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6. Glund S, Stangier J, Schmohl M, et al. Safety, tolerability and efficacy of idarucizumab for the reversal of the anticoagulant effect of dabigatran in healthy male volunteers: a randomized, placebo-controlled, double-blind phase 1 trial. Lancet. 2015; 386(9994); 680-690. [Context Link]

 

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8. PRAXBIND(R) (Idarucizumab) Injection, for Intravenous Use [prescribing information]; initial U.S. Approval: 2015. Boehringer Ingelheim Pharmaceuticals, Inc. Ridgefield, CT 06877 USA US License No. 2006. Product of Germany. http://us.boehringer-ingelheim.com/content/dam/internet/opu/us_EN/documents/Medi. 10/2015. Accessed December 17, 2015. [Context Link]

 

9. Praxbind (Idarucizumab) Injection, for Intravenous Use [highlights of prescribing information]. Initial U.S. Approval: 2015. Revised 10/2015. http://us.boehringer-ingelheim.com/content/dam/internet/opu/us_EN/documents/Medi. Accessed December 17, 2015. [Context Link]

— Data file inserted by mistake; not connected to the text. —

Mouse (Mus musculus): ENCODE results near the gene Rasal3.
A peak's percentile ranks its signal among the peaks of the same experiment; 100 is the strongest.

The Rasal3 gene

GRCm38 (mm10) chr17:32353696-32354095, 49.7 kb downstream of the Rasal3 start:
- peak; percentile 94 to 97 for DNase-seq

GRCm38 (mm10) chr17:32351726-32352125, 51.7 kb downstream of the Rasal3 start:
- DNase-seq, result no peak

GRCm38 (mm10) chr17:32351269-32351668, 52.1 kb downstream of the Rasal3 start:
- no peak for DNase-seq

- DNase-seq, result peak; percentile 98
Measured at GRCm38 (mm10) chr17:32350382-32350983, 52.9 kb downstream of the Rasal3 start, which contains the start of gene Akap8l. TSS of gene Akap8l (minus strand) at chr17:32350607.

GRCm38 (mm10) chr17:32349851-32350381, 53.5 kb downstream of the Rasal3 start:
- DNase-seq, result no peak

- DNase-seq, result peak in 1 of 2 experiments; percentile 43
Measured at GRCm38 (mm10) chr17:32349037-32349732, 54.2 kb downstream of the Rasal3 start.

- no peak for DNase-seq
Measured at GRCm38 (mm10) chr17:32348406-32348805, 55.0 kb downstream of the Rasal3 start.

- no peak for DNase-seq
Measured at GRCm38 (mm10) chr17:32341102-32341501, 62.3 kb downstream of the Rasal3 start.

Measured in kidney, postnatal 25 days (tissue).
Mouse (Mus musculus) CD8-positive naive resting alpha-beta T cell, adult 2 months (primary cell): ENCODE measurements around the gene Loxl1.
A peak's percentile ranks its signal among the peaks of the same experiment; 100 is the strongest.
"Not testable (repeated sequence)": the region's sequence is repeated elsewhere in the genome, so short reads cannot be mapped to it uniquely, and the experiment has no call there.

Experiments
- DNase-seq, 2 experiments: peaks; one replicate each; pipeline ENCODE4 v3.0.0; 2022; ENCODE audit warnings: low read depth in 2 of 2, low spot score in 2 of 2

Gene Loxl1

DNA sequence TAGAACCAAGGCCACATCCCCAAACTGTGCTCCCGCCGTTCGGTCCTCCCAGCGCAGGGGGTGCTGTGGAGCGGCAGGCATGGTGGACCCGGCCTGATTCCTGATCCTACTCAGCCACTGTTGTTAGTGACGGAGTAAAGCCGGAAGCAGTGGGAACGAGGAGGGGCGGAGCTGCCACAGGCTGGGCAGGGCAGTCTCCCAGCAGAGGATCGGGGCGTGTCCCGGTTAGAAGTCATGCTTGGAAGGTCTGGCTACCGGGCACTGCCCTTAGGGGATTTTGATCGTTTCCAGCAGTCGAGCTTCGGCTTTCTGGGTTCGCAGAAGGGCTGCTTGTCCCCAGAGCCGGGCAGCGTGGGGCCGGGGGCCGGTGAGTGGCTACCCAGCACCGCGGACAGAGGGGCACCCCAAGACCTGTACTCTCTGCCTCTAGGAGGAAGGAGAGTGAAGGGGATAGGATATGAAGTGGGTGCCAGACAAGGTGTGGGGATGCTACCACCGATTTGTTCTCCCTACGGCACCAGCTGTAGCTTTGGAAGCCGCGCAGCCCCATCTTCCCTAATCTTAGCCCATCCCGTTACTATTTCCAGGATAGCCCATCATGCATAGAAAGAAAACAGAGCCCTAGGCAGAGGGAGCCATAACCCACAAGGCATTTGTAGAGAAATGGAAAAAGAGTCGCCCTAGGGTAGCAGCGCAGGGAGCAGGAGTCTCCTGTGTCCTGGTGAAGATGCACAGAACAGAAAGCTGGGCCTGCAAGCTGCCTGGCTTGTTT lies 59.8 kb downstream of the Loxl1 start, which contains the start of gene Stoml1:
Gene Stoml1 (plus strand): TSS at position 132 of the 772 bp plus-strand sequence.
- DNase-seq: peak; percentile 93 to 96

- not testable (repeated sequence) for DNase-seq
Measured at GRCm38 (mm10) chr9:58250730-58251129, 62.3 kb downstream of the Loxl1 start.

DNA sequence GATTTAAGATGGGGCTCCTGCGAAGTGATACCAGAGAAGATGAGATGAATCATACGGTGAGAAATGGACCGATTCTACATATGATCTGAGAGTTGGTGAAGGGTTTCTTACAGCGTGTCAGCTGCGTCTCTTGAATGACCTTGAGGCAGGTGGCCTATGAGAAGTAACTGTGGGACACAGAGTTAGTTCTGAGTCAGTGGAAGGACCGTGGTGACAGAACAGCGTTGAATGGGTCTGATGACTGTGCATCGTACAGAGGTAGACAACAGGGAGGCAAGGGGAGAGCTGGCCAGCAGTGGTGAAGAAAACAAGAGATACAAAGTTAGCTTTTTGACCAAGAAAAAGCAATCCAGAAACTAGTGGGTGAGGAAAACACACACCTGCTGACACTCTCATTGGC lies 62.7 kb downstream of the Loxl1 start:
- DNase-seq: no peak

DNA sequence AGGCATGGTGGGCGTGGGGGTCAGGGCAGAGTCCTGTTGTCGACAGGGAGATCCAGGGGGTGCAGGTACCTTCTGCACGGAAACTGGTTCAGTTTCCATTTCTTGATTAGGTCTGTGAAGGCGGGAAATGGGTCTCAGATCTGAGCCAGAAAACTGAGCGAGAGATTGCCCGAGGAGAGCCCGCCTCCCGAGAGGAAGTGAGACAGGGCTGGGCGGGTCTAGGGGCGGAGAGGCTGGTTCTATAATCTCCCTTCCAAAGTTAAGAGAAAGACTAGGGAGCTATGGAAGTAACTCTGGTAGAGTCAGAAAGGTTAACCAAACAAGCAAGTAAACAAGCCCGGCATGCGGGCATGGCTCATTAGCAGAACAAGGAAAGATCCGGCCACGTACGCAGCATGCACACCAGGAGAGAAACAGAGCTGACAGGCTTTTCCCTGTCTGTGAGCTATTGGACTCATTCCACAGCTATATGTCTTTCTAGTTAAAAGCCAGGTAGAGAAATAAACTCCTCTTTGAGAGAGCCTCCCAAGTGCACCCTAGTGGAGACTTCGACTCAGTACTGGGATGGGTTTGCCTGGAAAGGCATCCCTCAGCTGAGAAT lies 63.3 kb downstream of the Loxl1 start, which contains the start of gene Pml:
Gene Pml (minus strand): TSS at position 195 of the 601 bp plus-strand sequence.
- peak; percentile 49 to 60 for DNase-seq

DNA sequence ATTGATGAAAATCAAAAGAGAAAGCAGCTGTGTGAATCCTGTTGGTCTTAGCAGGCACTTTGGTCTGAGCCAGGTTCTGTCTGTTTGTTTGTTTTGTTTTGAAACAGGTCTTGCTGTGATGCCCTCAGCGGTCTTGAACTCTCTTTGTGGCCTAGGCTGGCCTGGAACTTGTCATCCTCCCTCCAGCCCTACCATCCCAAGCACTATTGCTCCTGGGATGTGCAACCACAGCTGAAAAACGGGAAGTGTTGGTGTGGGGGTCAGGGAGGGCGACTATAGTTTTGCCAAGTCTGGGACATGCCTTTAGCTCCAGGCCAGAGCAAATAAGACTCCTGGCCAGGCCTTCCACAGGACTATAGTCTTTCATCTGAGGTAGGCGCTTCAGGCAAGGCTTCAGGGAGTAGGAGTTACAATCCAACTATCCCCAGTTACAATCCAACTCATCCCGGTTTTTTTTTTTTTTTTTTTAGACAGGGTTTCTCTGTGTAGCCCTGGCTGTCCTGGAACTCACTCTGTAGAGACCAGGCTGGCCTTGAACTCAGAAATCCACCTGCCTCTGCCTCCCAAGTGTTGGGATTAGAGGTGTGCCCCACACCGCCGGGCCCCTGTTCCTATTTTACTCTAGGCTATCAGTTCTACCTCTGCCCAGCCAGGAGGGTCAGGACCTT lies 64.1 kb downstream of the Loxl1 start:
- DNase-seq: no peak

10. Pollack CV Jr, Reilly PA, Eikelboom J, et al. Idarucizumab for dabigatran reversal. N Engl J Med. 2015; 373(6): 511-520. [Context Link]

 

11. Gomez-Outes A, Suarez-Gea ML, Lecumberri R, Terleira-Fernandez AI, Vargas-Castrillon E. Specific antidotes in development for reversal of novel anticoagulants: a review. Recent Pat Cardiovasc Drug Discov. 2014; 9(1): 2-10. [Context Link]

 

12. Vanden Daelen S, Peetermans M, Vanassche T, Verhamme P, Vandermeulen E. Monitoring and reversal strategies for new oral anticoagulants. Expert Rev Cardiovasc Ther. 2015; 13(1): 95-103. [Context Link]